Objective: The primary objective of this review was to investigate the reliability and validity of palpatory clinical tests of sacroiliac mobility. The secondary objective was to investigate which palpatory clinical tests of sacroiliac mobility exist in the literature.
Methods: PubMed, Embase, Scopus, Medline, and the Physiotherapy Evidence Database were searched. There was no restriction on the study design or participants. The data extracted from each study were sample size, study deign, and clinical test used. If there was information on reliability values, number of examiners, concurrent validity values, gold standard used, or inferential statistical test used, that was also extracted. For intraexaminer reliability, the data were expressed as κ values that were meta-analyzed using random effects.
Results: Fifteen palpatory clinical tests of sacroiliac mobility were identified from 28 studies; 14 studies performed inferential statistical analysis, all including analysis of interexaminer reliability, with κ values ranging from -0.05 to 0.77. Analysis of intraexaminer reliability was performed in 8 studies, with κ values ranging from 0.08 to 0.73. No study included in this systematic review verified the concurrent validity of the tests. Our meta-analysis of intraexaminer reliability showed moderate to good agreement results for the Gillet test (κ = 0.46), the standing flexion test (κ = 0.61), and the sitting flexion test (κ = 0.68).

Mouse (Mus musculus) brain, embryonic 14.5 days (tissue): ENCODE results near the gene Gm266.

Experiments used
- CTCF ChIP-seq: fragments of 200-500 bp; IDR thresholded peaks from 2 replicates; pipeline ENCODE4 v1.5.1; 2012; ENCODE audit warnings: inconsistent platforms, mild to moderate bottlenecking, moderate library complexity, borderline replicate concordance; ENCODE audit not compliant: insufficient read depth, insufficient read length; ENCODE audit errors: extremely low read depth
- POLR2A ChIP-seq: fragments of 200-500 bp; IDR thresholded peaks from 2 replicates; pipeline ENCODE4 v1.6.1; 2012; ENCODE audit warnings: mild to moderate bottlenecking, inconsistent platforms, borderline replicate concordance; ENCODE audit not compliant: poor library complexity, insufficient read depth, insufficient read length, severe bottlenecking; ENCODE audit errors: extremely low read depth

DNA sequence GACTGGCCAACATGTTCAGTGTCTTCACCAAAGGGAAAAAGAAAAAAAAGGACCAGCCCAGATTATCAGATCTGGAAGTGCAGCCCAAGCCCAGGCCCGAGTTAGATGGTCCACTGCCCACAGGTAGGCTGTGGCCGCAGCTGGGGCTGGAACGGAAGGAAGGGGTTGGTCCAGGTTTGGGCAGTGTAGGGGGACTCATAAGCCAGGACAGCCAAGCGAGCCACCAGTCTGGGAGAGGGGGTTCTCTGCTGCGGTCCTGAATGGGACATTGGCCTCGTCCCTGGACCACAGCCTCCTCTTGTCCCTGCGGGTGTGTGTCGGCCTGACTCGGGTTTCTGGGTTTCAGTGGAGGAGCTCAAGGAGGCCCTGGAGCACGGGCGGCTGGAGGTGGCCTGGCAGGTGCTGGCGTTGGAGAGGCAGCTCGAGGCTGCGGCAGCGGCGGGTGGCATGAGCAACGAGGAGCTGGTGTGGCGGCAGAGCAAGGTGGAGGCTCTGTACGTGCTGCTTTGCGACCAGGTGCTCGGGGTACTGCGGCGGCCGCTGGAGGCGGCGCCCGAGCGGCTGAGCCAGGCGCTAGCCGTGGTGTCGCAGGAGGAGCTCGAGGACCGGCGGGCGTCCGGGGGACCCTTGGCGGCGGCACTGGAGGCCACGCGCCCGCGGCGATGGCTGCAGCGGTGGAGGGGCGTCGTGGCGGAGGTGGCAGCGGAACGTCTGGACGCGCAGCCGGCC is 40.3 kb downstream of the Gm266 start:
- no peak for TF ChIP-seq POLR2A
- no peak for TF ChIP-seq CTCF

Conclusion: We found 15 palpatory clinical tests of sacroiliac mobility in this systematic review. According to our meta-analysis, only the sitting flexion test obtained a good and statistically significant intraexaminer agreement. Further studies are necessary to evaluate the reliability and validity of these tests.
Author keywords: Sacroiliac Joint; Systematic Review; Meta-Analysis; Reproducibility of Results; Physical Examination
Author affiliations: RPR, FGG, ENC, CTC: School of Physical Education, Physiotherapy and Dance (ESEFID), Federal University of Rio Grande do Sul (UFRGS), Porto Alegre, Brazil; LMB: Institute of Mathematics and Statistics (IME), Federal University of Rio Grande do Sul (UFRGS), Porto Alegre, Brazil
Corresponding author: RPR—firstname.lastname@example.org
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